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Wanying Kang and Eli Tziperman

, including midlatitude blocking systems ( Martius et al. 2009 ; Bancalá et al. 2012 ), tropospheric quasi-stationary waves ( Cohen and Jones 2011 ), and strong polar vortex events ( Limpasuvan et al. 2004 ). SSW events are also observed to be related to tropical variability, including the quasi-biennial oscillation (QBO; Holton and Tan 1980 ) and the Madden–Julian oscillation (MJO; Garfinkel et al. 2014 , 2012 ; Kang and Tziperman 2017 , hereafter KT17 ). Specifically, KT17 showed that an

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Daisuke Takasuka and Masaki Satoh

1. Introduction Madden and Julian (1972) first presented a canonical view of tropical intraseasonal convection coupled with a planetary-scale zonal overturning circulation, which is now called the Madden–Julian oscillation (MJO). The MJO is typically characterized by large-scale convective envelopes organized in the equatorial Indian Ocean (IO), which subsequently propagate eastward slowly into the western Pacific (WP) and dissipate around the date line. The candidate mechanics underlying this

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Aneesh C. Subramanian, Markus Jochum, Arthur J. Miller, Raghu Murtugudde, Richard B. Neale, and Duane E. Waliser

1. Introduction Four decades have passed since Madden and Julian made the pioneering discovery of a 40–50-day oscillation in the zonal winds in the tropics ( Madden and Julian 1971 , 1972 ). This discovery has led to numerous studies of a phenomenon now aptly called the Madden–Julian oscillation (MJO). Although MJO dynamics are still not fully understood ( Madden and Julian 1994 ; Zhang 2005 ), MJO is known to interact with a panoply of climate phenomena across different spatial and temporal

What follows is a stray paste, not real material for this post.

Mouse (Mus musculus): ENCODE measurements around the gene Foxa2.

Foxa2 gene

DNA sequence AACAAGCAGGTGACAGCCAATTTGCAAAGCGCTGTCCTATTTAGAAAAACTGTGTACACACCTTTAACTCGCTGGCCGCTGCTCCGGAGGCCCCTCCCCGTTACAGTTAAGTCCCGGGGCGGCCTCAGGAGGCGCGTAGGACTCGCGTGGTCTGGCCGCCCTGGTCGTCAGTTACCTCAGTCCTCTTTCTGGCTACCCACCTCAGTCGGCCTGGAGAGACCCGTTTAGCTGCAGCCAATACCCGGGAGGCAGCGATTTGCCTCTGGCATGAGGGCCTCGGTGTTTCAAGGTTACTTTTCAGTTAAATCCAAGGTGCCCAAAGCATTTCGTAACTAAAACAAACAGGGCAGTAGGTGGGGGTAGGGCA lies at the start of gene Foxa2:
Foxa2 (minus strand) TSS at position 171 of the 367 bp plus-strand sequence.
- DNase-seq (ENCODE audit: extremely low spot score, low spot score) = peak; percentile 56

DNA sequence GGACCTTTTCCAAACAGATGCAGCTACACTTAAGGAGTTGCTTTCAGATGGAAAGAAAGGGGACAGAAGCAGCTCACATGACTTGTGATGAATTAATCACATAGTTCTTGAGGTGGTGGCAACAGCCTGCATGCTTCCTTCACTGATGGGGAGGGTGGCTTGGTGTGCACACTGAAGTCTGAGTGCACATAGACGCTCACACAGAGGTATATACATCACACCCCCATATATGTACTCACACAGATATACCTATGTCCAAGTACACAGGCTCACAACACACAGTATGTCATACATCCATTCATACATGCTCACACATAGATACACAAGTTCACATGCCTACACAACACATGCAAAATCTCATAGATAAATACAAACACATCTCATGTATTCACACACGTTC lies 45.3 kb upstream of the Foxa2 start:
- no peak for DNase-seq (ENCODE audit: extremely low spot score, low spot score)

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Katherine Thayer-Calder and David A. Randall

1. Introduction The Madden–Julian oscillation (MJO), an intraseasonal oscillation of convection and winds in the tropical Indian and western Pacific Oceans, is a very large, generally equatorial, eastward-propagating region of active convection, followed and/or preceded by an equally large eastward-moving region of clearer skies and suppressed convection ( Madden and Julian 1972 , 1994 ). The MJO spans 50 to 100 degrees longitude, or zonal wavenumbers 1 to 5, and its speed generally varies

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Bin Wang, Sun-Seon Lee, Duane E. Waliser, Chidong Zhang, Adam Sobel, Eric Maloney, Tim Li, Xianan Jiang, and Kyung-Ja Ha

1. Introduction Tropical atmospheric motion exhibits a significant energy peak on a broad range of 2–10 weeks, which is often referred to as tropical intraseasonal variability. The Madden–Julian oscillation (MJO) is the dominant mode of tropical intraseasonal variability that bridges weather and climate variations ( Zhang 2013 ) and is a major source of global predictability on the subseasonal time scale ( Waliser et al. 2012 ). Notable progress has been made in steadily improving MJO